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Air Quailty District hosts informative session on refinery fire

on September 11, 2012

A dozen Richmond residents, most donning shirts that read ‘Clean Air for All,’ rode a bus to the Bay Area Air Quality Management District office this morning to hear from the various agencies investigating the Aug. 6 Chevron refinery fire.

Spectators filled the chairs and lined the wall of the quiet, wood-paneled room as each organization — including representatives from BAAQMD, the Environmental Protection Agency, Contra Costa Health Services, the U.S. Chemical Safety Board, and California Air Resources Board — tried to define its role in the emergency refinery incident.

The agencies also acknowledged shortcomings, especially lack of communication, both with residents and within the various agencies, and difficulties in monitoring air pollutants.

“Clearly we are going to need to do a better job of communicating with the public,” said Eric Stephenson, BAAQMD’s director of technical services. “We were just trying to communicate with the public what we knew at the time, and it clearly fell short.”

Randall Sawyer, a hazardous materials programs director with Contra Costa Health Services, laid out each time they sounded an alarm on Aug. 6—eight times in a five hour time period—along with the agency’s protocol to warn the public.

In an emergency on that scale, CCHS directly calls residents, posts updates on Facebook and Twitter, and broadcasts emergency warnings on local television stations. Still, it took more than three hours to call over 18,000 homes, Sawyer said, and he said that CCHS should have been quicker. He says they are working on communicating emergency situations better, more quickly, and more valuably.

After the presentations, Iron Triangle resident Guadalupe Corral said through a translator that none of the announcements and warnings in Richmond were made in Spanish.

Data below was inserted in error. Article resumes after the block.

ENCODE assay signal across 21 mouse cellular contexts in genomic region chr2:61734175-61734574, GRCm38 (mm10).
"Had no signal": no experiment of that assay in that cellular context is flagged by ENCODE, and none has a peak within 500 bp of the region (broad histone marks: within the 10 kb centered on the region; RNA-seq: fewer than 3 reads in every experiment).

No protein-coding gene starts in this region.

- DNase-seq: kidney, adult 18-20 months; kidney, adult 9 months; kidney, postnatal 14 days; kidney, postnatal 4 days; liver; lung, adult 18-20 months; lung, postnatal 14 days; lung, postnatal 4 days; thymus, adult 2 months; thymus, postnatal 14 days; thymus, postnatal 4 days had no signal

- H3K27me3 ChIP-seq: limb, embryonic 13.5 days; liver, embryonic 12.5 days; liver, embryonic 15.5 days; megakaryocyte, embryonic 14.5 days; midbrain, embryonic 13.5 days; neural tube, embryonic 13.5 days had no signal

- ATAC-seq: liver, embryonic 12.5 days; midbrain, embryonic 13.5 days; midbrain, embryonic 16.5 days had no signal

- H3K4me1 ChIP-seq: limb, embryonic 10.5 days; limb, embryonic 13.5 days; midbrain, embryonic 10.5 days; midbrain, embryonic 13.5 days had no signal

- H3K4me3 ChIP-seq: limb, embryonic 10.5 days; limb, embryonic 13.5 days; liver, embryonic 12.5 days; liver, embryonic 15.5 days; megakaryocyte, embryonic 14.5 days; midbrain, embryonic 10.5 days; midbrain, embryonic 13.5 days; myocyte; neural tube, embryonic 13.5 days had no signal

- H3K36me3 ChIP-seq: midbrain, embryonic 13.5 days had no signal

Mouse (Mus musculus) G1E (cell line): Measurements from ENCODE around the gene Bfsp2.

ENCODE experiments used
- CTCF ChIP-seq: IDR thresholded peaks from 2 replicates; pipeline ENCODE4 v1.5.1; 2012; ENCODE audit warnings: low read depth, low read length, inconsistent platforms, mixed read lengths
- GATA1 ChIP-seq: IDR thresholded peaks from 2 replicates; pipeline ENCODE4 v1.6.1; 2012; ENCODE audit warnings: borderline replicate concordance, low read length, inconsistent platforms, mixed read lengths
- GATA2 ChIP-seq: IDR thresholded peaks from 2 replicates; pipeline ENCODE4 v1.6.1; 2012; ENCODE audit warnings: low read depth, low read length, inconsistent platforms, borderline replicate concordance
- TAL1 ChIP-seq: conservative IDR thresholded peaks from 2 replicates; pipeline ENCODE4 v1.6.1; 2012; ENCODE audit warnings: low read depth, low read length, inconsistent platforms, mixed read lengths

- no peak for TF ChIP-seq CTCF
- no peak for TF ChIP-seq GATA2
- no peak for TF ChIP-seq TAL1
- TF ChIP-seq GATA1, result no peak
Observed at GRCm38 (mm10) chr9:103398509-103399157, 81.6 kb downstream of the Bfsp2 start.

Each agency highlighted the inherent technological pitfalls of monitoring.

The network of eight Bay Area air monitors — three in the Richmond area — that the BAAQMD manages costs about $4.2 million a year in human resources to maintain, said Jack Broadbent, the executive director of the BAAQMD.

“Frankly any additional monitoring that we would require as a result of our rule-making, we would require industry to pick up that cost,” County Supervisor John Gioia said. “I don’t want the public to believe or get the impression that the cost stands in the way of implementing the best possible monitoring.”

The BAAQMD also addressed the challenges of technology in monitoring. While measuring a soup of different chemicals, like those that may come from a fire, Stephenson said that the BAAQMD may need to abandon specific chemical tests, and focus on the measuring the general mix of all hydrocarbons—the mix of chemicals emitted during a burn.

Location of the monitoring equipment is also critical, Stephenson said, with chemicals that can stay dense in certain areas, like particulates, small pieces of liquid or solid that stays suspended in the air. The agency is looking into the viability of mobile monitoring sites, but some of the technological issues involve weight, battery life, and the human resources necessary to keep those running.

“Chevron sent 15,000 of us to hospitals last month and this occurred when local air monitoring didn’t detect significant pollution,” said Communities for a Better environment scientist Greg Karras, while displaying an image of a young girl wearing an oxygen mask. “This is in important point. We registered an impact in our lungs.”

Karras, along with residents, board members, and the agencies, emphasized the need to thoroughly investigate the primary cause of the incident.

Karras said there were multiple incidents of rusty and eroded pipes in Chevron’s history, starting in 2007, when he said Chevron began importing more crude oil from the Persian Gulf than the Northern Slope of Alaska — introducing more sulfur into Chevron’s piping system and causing erosion.

The investigations are being conducted by multiple organizations and may take up to a six months or a year for results, said Nigel Hearne, the general manager of the Chevron refinery.

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